|When Is Surgery Necessary?
Surgery is only considered for patients who have severe CHF which is not responding to heart failure medications. It is performed to stop further damage to the heart and hopefully to restore at least some pumping action. To do so, it may involve treating the underlying cause. Surgical procedures for CHF include:
- Coronary (Heart) Angioplasty
- Heart Bypass Surgery
- Valve Surgery
- Left Ventricle Surgery
- Implantable Ventricular Assist Device (VAD)
- Heart Transplant
- Cardiac Resynchronization
Heart angioplasty (image) is a procedure used to open blocked or narrowed arteries caused by the buildup of fatty deposits (called atherosclerosis, image). Atherosclerosis is one of the main causes of coronary heart disease (CHD) which in turn is one of the leading causes of heart failure. By treating the underlying condition, the aim is to prevent further damage to the heart. Angioplasty involves using the heart catheterization method, which means placing a long thin tube called a catheter (cath) into the blocked artery. When the cath is placed at the point of blockage a small balloon inflates which squeezes the fatty deposits against the artery wall, allowing blood to flow freely again. For a more permanent solution a small metal stent might be inserted to keep the artery permanently open. This is known as stenting.
Heart Bypass Surgery
In more serious cases where the coronary arteries are severely blocked a heart bypass (image), also called coronary artery bypass surgery, may be performed. This is one of the most common surgeries for treating the symptoms of heart failure. It involves taking a blood vessel from another part of the body, such as the thigh and grafting it onto a blocked coronary artery. This creates a new route for blood to flow (the blockage is bypassed) and adequate blood flow can be restored to the heart. The operation is sometimes referred to as CABG (coronary artery bypass grafting pronounced cabbage), or CAB (coronary artery bypass). It is a serious procedure - but fortunately newer techniques have improved the overall outcome for patients. See also, what is the prognosis for heart failure? For more questions on female health, see our section Womens Health Questions.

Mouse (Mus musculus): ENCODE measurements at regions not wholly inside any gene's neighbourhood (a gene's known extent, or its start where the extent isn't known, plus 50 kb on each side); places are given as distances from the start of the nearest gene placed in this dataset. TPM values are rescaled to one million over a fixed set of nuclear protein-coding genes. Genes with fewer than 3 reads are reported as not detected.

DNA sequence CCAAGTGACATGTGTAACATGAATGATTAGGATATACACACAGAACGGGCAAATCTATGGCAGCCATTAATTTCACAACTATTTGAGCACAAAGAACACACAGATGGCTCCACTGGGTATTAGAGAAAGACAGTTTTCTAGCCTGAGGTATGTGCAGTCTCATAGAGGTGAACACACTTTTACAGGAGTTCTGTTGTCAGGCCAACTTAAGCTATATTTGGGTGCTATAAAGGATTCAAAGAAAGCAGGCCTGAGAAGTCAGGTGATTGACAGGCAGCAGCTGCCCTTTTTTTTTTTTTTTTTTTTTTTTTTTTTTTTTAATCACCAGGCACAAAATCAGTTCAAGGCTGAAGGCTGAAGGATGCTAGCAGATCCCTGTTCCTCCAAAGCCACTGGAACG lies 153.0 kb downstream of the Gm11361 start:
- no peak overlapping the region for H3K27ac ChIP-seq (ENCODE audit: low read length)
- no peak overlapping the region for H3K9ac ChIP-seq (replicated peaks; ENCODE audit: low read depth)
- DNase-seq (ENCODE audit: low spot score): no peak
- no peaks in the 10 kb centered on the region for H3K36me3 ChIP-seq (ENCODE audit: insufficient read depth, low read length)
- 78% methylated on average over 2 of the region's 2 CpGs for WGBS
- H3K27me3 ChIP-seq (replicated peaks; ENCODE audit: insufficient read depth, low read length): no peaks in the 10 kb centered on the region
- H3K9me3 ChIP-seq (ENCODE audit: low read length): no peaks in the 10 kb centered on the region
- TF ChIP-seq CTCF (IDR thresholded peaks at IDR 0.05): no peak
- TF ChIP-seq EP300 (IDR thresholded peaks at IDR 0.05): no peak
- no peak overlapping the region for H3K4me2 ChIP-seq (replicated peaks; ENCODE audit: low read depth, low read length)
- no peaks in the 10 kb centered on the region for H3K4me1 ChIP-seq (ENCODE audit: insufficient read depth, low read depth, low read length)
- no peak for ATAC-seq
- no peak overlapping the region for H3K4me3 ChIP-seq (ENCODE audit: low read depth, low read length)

Some patients with a diagnosis of heart failure learn that the main cause of their condition is disease of one or both heart valves. The valves are little flaps of tissue which open and close, controlling blood flow through the heart. Disease of these valves can result in a variety of problems, including reduced pumping action. As heart failure progresses, it can cause the valves to stretch out of shape, allowing leakages. Valve surgery usually involves reshaping the valve and supporting it with a ring. This surgery may also be referred to as mitral valve repair or aortic valve repair (depending on which valve needs repairing).
Left Ventricle Surgery (Dor Procedure)